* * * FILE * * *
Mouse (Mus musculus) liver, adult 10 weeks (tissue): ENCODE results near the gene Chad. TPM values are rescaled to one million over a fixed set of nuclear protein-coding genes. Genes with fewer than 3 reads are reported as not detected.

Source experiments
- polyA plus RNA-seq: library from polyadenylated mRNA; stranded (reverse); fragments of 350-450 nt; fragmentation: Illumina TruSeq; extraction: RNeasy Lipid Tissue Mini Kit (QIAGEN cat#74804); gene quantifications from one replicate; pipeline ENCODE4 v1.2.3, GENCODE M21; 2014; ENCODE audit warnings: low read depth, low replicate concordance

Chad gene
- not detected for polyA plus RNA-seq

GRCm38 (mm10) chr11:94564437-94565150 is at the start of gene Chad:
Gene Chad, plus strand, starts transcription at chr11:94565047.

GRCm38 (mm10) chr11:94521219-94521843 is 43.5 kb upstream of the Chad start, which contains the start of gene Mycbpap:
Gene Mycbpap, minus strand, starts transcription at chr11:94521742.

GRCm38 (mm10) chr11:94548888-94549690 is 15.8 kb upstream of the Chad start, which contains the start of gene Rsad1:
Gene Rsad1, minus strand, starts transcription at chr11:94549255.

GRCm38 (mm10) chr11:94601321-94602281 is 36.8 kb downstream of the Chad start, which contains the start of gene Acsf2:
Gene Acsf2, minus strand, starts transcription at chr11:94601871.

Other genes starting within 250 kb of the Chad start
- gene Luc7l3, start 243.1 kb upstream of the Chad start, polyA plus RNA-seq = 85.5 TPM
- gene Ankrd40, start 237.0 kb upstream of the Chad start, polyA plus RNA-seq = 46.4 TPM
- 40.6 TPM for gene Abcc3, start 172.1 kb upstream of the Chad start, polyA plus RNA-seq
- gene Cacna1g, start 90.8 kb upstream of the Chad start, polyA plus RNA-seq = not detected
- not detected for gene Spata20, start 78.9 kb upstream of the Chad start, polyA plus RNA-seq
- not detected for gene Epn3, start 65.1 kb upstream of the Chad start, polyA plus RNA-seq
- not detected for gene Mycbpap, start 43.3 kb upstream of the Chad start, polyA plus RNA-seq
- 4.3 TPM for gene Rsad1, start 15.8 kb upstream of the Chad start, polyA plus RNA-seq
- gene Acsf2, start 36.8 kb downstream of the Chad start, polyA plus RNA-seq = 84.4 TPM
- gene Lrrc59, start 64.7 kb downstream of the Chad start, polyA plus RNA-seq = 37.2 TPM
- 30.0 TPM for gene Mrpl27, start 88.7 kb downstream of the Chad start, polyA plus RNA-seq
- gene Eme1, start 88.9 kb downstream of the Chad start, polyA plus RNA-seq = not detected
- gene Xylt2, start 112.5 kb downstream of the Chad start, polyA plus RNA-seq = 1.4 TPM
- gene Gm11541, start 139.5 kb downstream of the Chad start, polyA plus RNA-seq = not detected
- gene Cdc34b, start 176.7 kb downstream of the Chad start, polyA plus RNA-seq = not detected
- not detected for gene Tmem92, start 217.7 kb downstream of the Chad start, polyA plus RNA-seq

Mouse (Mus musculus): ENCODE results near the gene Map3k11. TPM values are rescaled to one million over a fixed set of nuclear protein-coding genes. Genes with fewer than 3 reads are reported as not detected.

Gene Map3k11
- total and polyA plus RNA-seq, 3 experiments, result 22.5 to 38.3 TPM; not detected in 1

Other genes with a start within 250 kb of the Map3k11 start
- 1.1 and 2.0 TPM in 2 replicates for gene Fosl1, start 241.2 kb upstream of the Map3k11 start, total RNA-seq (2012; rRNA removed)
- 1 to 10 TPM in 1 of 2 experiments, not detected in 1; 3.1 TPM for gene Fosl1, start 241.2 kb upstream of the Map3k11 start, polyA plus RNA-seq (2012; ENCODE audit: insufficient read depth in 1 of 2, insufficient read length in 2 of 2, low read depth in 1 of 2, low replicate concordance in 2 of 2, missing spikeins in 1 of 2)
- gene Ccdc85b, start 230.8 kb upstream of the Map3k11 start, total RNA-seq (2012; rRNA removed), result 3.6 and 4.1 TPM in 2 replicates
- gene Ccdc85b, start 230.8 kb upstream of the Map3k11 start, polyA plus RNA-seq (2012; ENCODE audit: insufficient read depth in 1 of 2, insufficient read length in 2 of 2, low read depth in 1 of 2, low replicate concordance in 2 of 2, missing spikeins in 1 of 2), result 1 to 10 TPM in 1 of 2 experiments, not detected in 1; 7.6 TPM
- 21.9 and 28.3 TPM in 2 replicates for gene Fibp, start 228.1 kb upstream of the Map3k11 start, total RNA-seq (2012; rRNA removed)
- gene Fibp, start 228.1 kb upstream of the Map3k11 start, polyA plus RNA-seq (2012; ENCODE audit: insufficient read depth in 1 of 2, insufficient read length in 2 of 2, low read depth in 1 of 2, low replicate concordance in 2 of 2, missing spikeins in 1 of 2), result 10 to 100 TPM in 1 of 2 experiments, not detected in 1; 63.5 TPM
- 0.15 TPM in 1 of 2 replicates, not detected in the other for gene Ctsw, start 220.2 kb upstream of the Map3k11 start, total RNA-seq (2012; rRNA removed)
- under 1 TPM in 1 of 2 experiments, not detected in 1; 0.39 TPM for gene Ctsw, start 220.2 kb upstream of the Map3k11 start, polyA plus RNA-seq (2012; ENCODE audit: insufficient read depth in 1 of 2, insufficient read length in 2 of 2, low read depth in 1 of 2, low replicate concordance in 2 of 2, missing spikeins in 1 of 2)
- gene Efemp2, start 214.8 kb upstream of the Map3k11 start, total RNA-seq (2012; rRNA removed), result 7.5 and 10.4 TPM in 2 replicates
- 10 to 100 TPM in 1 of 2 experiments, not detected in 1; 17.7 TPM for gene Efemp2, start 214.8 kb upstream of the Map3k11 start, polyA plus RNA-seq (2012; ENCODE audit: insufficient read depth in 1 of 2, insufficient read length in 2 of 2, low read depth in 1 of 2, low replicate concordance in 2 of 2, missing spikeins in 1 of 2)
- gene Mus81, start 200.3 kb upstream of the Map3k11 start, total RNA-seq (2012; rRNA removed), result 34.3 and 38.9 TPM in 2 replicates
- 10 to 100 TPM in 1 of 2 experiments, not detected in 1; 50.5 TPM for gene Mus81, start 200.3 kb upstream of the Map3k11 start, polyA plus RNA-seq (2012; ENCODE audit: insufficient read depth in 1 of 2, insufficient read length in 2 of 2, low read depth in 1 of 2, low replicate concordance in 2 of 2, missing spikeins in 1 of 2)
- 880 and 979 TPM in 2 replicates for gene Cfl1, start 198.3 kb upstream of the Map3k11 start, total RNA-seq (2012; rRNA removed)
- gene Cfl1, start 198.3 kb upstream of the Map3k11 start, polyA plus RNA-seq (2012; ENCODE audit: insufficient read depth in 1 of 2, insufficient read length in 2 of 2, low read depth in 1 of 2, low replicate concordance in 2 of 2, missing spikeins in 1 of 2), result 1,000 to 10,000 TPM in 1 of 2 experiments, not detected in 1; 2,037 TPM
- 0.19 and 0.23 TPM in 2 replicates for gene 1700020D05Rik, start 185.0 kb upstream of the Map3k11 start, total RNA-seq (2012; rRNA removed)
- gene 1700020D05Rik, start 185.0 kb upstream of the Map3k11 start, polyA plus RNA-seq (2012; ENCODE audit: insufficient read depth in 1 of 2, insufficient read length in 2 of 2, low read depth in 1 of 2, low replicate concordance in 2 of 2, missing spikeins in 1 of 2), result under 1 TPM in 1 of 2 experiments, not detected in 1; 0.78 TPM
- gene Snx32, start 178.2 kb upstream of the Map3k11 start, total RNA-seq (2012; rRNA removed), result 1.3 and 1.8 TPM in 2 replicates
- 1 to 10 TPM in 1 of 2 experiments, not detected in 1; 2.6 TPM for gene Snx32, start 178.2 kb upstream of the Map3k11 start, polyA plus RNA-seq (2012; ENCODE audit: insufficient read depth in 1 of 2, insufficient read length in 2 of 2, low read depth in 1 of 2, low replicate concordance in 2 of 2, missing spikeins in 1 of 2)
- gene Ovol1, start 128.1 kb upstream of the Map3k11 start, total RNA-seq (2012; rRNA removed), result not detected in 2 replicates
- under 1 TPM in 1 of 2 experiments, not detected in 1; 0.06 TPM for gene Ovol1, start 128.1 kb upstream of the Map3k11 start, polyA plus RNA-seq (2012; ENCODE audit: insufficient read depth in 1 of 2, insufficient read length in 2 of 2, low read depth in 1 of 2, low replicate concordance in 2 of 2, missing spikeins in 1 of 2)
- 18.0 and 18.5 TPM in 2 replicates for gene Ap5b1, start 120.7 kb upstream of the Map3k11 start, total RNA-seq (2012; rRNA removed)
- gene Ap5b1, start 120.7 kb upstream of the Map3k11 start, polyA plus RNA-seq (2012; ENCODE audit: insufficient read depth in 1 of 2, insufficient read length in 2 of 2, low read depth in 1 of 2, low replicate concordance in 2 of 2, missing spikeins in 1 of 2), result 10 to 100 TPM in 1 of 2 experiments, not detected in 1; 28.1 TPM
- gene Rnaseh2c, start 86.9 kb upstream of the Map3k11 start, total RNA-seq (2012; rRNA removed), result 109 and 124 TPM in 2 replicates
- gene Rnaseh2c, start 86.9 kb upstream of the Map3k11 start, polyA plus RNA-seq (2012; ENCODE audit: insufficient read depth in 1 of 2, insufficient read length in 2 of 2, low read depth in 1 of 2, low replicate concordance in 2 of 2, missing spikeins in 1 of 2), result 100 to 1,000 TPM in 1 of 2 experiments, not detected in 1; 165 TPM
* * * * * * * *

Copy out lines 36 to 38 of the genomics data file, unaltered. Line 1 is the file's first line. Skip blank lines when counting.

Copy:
- 1 to 10 TPM in 1 of 2 experiments, not detected in 1; 3.1 TPM for gene Fosl1, start 241.2 kb upstream of the Map3k11 start, polyA plus RNA-seq (2012; ENCODE audit: insufficient read depth in 1 of 2, insufficient read length in 2 of 2, low read depth in 1 of 2, low replicate concordance in 2 of 2, missing spikeins in 1 of 2)
- gene Ccdc85b, start 230.8 kb upstream of the Map3k11 start, total RNA-seq (2012; rRNA removed), result 3.6 and 4.1 TPM in 2 replicates
- gene Ccdc85b, start 230.8 kb upstream of the Map3k11 start, polyA plus RNA-seq (2012; ENCODE audit: insufficient read depth in 1 of 2, insufficient read length in 2 of 2, low read depth in 1 of 2, low replicate concordance in 2 of 2, missing spikeins in 1 of 2), result 1 to 10 TPM in 1 of 2 experiments, not detected in 1; 7.6 TPM